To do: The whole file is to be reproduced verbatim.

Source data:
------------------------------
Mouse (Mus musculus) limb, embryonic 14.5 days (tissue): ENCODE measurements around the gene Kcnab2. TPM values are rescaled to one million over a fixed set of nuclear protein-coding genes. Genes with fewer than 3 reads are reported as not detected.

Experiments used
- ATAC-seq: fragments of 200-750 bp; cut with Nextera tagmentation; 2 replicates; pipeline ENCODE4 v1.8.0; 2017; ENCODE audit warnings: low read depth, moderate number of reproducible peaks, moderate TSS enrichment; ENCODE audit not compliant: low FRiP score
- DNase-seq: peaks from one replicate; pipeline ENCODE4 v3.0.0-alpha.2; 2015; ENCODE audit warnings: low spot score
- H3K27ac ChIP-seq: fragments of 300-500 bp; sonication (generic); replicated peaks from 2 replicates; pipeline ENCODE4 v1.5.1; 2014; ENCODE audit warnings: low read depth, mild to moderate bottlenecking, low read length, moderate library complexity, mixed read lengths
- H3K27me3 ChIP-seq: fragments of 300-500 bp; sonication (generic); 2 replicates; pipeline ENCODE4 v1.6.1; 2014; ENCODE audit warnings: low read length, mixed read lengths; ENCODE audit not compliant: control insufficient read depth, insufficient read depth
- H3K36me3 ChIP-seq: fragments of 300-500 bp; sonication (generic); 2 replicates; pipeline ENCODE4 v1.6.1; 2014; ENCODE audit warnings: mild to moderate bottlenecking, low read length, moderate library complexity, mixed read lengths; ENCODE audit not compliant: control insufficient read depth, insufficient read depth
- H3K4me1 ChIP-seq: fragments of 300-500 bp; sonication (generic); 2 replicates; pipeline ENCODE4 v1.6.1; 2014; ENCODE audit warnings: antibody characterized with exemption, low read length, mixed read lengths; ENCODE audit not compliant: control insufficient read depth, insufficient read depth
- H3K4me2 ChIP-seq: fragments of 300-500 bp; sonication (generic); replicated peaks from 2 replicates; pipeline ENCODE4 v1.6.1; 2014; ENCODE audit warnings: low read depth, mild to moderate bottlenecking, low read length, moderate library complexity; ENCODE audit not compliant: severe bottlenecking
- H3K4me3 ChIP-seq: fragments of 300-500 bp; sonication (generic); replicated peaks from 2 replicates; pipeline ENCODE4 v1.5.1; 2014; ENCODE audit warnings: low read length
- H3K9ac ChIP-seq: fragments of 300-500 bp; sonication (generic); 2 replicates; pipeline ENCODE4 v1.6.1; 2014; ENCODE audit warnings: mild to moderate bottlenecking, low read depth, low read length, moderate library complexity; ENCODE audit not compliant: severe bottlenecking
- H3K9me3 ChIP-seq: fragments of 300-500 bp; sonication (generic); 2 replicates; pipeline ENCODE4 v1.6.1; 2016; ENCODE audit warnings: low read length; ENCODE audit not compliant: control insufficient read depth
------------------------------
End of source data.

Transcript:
Mouse (Mus musculus) limb, embryonic 14.5 days (tissue): ENCODE measurements around the gene Kcnab2. TPM values are rescaled to one million over a fixed set of nuclear protein-coding genes. Genes with fewer than 3 reads are reported as not detected.

Experiments used
- ATAC-seq: fragments of 200-750 bp; cut with Nextera tagmentation; 2 replicates; pipeline ENCODE4 v1.8.0; 2017; ENCODE audit warnings: low read depth, moderate number of reproducible peaks, moderate TSS enrichment; ENCODE audit not compliant: low FRiP score
- DNase-seq: peaks from one replicate; pipeline ENCODE4 v3.0.0-alpha.2; 2015; ENCODE audit warnings: low spot score
- H3K27ac ChIP-seq: fragments of 300-500 bp; sonication (generic); replicated peaks from 2 replicates; pipeline ENCODE4 v1.5.1; 2014; ENCODE audit warnings: low read depth, mild to moderate bottlenecking, low read length, moderate library complexity, mixed read lengths
- H3K27me3 ChIP-seq: fragments of 300-500 bp; sonication (generic); 2 replicates; pipeline ENCODE4 v1.6.1; 2014; ENCODE audit warnings: low read length, mixed read lengths; ENCODE audit not compliant: control insufficient read depth, insufficient read depth
- H3K36me3 ChIP-seq: fragments of 300-500 bp; sonication (generic); 2 replicates; pipeline ENCODE4 v1.6.1; 2014; ENCODE audit warnings: mild to moderate bottlenecking, low read length, moderate library complexity, mixed read lengths; ENCODE audit not compliant: control insufficient read depth, insufficient read depth
- H3K4me1 ChIP-seq: fragments of 300-500 bp; sonication (generic); 2 replicates; pipeline ENCODE4 v1.6.1; 2014; ENCODE audit warnings: antibody characterized with exemption, low read length, mixed read lengths; ENCODE audit not compliant: control insufficient read depth, insufficient read depth
- H3K4me2 ChIP-seq: fragments of 300-500 bp; sonication (generic); replicated peaks from 2 replicates; pipeline ENCODE4 v1.6.1; 2014; ENCODE audit warnings: low read depth, mild to moderate bottlenecking, low read length, moderate library complexity; ENCODE audit not compliant: severe bottlenecking
- H3K4me3 ChIP-seq: fragments of 300-500 bp; sonication (generic); replicated peaks from 2 replicates; pipeline ENCODE4 v1.5.1; 2014; ENCODE audit warnings: low read length
- H3K9ac ChIP-seq: fragments of 300-500 bp; sonication (generic); 2 replicates; pipeline ENCODE4 v1.6.1; 2014; ENCODE audit warnings: mild to moderate bottlenecking, low read depth, low read length, moderate library complexity; ENCODE audit not compliant: severe bottlenecking
- H3K9me3 ChIP-seq: fragments of 300-500 bp; sonication (generic); 2 replicates; pipeline ENCODE4 v1.6.1; 2016; ENCODE audit warnings: low read length; ENCODE audit not compliant: control insufficient read depth